Salary of an Anesthesiologist After 10 Years

Anesthesiologists are physicians who specialize in using medications to treat pain.
Anesthesiologists are physicians who specialize in using medications to treat pain. (Image: Thomas Northcut/Digital Vision/Getty Images)

Anesthesiologists are doctors who specialize in the management and treatment of pain. According to the U.S. Bureau of Labor Statistics, 661,400 physician were working in 2008. Of these, approximately 5.5 percent, or 36,377, were anesthesiologists. Like other types of physicians, anesthesiologists are some of the most highly paid professionals in the country.

Career Type

Anesthesiologists are physicians who specialize in pain relief. Anesthesiologists work directly with patients and other doctors and are responsible for monitoring vital life signs before, during and after surgery. Any time a patient must be sedated for pain or surgical reasons, an expert anesthesiologist is required. Anesthesiologists are either medical doctors or doctors of osteopathic medicine. Generally, doctors of osteopathic medicine take a holistic approach to preventing pain, while medical doctors focus on treating specific symptoms. Both of these physician certifications are nationally recognized and have challenging education and training requirements

Required Education

All doctors, including anesthesiologists, must complete many years of formal education before being allowed to practice medicine. This education begins at the undergraduate level, where future physicians must study courses such as biology, chemistry, and physics. After obtaining four-year bachelor's degrees, students must apply for medical school. During four years of medical school, students study in both classrooms and laboratories, taking courses such as anatomy, pharmacology and biochemistry. The last two years of medical school are spent in hospitals and clinics, where students work with supervising physicians to gain hands-on medical experience. Following this hands-on training, physician students are able to choose anesthesiology as their medical specialty and begin a residency program. Anesthesiologists receive paid specialty training during this time and are able to practice medicine without direct supervision after this training is complete.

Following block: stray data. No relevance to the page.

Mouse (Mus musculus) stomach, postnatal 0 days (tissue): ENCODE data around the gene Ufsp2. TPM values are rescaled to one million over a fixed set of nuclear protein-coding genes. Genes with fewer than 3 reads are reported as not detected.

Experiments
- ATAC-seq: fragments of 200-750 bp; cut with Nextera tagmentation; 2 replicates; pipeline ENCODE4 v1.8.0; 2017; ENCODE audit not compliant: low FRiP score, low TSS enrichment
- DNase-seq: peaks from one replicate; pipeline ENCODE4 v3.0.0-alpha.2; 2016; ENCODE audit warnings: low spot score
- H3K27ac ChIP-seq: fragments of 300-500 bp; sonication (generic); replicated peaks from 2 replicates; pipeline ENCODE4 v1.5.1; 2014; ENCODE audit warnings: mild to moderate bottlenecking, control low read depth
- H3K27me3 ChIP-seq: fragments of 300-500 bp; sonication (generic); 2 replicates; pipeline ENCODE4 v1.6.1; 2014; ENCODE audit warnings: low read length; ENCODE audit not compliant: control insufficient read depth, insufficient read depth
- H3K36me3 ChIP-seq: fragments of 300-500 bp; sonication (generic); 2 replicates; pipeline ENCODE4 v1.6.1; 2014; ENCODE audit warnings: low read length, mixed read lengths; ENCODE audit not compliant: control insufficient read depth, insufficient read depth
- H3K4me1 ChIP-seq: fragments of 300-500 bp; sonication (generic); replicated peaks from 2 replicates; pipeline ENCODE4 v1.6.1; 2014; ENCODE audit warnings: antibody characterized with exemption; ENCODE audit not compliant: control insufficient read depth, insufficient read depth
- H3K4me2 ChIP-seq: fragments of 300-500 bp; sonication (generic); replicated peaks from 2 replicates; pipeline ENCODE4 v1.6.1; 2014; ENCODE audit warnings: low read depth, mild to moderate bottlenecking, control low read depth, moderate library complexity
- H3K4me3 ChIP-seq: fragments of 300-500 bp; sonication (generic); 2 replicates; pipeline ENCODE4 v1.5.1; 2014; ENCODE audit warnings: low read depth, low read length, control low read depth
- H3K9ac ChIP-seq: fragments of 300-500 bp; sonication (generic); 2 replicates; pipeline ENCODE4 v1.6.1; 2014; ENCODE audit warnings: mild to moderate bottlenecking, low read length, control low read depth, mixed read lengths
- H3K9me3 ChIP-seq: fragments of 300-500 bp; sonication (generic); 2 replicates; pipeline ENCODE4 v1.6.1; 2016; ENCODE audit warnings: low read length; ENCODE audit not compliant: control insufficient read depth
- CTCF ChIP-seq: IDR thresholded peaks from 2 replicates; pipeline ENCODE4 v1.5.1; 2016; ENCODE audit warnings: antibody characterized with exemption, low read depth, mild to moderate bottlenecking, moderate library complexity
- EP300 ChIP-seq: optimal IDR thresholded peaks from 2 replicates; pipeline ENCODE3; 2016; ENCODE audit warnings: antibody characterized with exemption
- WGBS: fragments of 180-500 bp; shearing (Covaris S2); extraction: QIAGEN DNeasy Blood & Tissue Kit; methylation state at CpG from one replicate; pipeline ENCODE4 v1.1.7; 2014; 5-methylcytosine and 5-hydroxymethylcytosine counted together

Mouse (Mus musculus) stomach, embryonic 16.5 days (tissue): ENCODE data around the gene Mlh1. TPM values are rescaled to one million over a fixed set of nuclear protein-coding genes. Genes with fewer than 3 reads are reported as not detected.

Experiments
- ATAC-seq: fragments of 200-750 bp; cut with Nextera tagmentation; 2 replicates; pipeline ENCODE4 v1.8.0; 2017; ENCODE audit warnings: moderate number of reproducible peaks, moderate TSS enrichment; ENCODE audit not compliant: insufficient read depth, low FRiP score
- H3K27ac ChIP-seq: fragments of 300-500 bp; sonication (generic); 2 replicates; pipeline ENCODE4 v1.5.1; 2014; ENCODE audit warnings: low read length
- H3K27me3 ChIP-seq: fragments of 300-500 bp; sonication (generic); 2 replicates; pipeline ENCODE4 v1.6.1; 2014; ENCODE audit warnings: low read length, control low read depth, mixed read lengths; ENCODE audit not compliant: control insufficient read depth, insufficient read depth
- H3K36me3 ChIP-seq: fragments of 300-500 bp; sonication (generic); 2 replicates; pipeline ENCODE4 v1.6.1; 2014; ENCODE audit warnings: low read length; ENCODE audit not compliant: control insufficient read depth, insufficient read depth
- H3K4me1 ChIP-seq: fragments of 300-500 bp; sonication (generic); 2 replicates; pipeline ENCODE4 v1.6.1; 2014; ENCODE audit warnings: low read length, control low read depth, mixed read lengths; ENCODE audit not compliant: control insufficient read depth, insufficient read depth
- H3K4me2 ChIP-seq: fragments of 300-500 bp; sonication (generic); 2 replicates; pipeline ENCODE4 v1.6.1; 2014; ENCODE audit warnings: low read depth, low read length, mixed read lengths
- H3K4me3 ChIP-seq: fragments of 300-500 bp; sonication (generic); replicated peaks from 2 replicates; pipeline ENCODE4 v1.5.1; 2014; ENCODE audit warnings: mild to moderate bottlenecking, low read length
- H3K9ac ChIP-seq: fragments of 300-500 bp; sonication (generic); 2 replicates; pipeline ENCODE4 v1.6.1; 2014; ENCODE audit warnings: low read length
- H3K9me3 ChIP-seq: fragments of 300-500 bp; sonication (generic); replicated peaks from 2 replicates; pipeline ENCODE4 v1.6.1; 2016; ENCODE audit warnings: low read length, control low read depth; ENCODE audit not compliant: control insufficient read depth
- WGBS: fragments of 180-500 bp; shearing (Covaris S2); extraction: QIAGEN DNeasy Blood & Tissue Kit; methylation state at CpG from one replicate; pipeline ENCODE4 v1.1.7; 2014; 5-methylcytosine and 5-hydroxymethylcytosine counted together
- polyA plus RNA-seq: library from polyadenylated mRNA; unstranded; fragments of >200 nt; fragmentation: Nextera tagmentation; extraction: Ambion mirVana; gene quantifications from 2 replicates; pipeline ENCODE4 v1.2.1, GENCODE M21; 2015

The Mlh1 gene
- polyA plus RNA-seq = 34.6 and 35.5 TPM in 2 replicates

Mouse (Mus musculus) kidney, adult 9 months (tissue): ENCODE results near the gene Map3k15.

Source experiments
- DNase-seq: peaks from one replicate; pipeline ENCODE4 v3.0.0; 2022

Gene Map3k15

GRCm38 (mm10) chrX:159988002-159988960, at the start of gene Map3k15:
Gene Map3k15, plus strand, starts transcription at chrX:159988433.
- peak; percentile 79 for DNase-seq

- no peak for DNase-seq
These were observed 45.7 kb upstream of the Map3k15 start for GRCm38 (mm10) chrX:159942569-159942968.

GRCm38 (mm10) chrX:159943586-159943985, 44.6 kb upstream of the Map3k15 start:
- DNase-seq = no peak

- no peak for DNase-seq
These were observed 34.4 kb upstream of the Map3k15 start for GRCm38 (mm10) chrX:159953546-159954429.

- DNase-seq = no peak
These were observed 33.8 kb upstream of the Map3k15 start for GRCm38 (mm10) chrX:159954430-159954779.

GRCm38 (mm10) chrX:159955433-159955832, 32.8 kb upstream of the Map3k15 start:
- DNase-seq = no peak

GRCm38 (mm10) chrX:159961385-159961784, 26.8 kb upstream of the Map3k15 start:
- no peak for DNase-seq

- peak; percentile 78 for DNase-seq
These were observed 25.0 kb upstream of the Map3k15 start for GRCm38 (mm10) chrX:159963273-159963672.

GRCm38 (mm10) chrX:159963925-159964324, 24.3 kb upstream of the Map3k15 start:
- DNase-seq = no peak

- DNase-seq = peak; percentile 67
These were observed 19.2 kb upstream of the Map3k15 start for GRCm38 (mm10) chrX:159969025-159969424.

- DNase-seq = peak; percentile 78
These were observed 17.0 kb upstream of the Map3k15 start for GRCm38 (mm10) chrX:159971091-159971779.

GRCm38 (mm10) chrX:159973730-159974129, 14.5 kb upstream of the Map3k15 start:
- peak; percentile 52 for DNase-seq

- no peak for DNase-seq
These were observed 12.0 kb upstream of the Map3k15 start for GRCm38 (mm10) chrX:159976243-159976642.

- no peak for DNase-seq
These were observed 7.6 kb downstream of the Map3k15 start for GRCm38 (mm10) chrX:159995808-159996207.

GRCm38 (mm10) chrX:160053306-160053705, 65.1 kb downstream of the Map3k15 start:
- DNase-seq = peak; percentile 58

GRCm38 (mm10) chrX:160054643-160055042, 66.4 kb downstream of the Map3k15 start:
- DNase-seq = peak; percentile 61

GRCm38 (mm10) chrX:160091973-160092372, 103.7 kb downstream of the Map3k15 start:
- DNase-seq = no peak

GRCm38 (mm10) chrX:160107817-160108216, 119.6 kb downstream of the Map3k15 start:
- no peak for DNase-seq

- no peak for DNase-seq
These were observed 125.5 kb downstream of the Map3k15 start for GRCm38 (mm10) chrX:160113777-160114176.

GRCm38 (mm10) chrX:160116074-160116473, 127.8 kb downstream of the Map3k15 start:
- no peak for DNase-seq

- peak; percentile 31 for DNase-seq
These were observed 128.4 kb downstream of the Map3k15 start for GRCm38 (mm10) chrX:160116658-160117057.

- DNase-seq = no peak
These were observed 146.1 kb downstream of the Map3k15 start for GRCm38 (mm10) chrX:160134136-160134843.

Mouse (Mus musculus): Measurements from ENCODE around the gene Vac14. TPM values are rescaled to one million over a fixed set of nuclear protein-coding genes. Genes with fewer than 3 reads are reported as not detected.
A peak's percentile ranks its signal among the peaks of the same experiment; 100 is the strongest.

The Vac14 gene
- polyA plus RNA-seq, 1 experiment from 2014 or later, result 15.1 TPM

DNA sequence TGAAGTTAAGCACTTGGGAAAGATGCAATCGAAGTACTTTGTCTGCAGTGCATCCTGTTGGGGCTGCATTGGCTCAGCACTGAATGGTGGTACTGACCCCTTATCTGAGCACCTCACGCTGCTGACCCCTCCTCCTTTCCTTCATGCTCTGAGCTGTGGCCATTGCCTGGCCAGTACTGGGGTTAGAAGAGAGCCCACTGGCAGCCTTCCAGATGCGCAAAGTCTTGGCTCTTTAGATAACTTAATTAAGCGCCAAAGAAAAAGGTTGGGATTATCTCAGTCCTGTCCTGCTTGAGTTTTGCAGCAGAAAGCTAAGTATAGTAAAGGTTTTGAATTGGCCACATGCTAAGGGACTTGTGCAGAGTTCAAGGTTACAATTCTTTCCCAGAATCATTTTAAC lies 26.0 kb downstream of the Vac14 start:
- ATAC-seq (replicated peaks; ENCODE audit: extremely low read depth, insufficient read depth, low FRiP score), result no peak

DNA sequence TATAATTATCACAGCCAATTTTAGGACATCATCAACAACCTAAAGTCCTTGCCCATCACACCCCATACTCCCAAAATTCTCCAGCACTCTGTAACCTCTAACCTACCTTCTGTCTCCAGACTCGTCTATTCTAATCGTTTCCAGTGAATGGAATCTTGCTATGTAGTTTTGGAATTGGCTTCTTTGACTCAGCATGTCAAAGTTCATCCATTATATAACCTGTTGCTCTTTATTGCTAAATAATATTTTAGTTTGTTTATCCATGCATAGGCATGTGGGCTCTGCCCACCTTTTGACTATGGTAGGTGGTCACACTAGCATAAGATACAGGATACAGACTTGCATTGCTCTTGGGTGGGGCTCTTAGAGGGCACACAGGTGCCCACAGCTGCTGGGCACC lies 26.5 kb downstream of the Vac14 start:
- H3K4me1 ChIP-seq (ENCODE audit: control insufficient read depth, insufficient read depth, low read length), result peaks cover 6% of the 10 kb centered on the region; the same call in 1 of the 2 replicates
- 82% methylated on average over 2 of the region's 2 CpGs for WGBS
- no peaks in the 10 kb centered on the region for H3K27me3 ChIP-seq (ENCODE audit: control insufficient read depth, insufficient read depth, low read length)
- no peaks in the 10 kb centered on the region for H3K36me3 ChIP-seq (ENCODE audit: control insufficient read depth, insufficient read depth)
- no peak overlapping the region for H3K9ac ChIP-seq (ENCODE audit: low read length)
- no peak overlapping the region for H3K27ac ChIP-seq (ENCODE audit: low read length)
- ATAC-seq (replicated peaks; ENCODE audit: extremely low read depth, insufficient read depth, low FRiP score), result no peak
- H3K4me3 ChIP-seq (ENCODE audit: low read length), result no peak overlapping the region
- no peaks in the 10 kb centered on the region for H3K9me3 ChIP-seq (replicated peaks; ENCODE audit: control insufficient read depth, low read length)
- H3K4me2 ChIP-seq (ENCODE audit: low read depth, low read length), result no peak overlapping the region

Career Outlook

According to the Bureau of Labor Statistics (BLS), employment for this career is projected to expand at a much faster rate than the U.S. average over the next several years. Job opportunities are expected to be very good for qualified physicians, including anesthesiologists. Specifically, the BLS projects that between 2008 and 2018, employment of all doctors will increase by 22 percent. This growth is due in part to an expanding population and an increased number of senior citizens. In anticipation of these trends, many medical schools are increasing their yearly enrollment, creating more opportunities for individuals who wish to become anesthesiologists or other physicians.

Typical Salary

The BLS reports that the mean annual wage for all anesthesiologists was $211,750 in 2009. This salary usually increases for physicians with more experience and education. According to a salary survey published by Locum Tenens, the average salary for an anesthesiologist with between six and 10 years of experience is $330,192. For anesthesiologists with over 10 years of experience, this average salary increases to $377,121.

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